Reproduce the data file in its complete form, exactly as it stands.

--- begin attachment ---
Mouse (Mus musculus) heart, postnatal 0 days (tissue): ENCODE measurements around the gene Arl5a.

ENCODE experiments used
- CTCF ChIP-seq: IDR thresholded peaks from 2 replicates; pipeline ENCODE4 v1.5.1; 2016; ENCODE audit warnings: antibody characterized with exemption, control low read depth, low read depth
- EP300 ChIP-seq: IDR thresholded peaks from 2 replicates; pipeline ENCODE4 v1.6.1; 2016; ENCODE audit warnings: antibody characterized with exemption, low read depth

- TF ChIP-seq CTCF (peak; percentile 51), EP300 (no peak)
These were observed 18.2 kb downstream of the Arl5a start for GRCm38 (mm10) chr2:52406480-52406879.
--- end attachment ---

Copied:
Mouse (Mus musculus) heart, postnatal 0 days (tissue): ENCODE measurements around the gene Arl5a.

ENCODE experiments used
- CTCF ChIP-seq: IDR thresholded peaks from 2 replicates; pipeline ENCODE4 v1.5.1; 2016; ENCODE audit warnings: antibody characterized with exemption, control low read depth, low read depth
- EP300 ChIP-seq: IDR thresholded peaks from 2 replicates; pipeline ENCODE4 v1.6.1; 2016; ENCODE audit warnings: antibody characterized with exemption, low read depth

- TF ChIP-seq CTCF (peak; percentile 51), EP300 (no peak)
These were observed 18.2 kb downstream of the Arl5a start for GRCm38 (mm10) chr2:52406480-52406879.